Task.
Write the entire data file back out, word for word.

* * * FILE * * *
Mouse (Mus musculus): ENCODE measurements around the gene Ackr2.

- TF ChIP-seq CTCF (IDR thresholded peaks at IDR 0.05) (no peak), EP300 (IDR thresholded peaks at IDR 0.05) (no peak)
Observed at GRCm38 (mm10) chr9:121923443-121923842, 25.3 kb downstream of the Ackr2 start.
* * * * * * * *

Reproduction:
Mouse (Mus musculus): ENCODE measurements around the gene Ackr2.

- TF ChIP-seq CTCF (IDR thresholded peaks at IDR 0.05) (no peak), EP300 (IDR thresholded peaks at IDR 0.05) (no peak)
Observed at GRCm38 (mm10) chr9:121923443-121923842, 25.3 kb downstream of the Ackr2 start.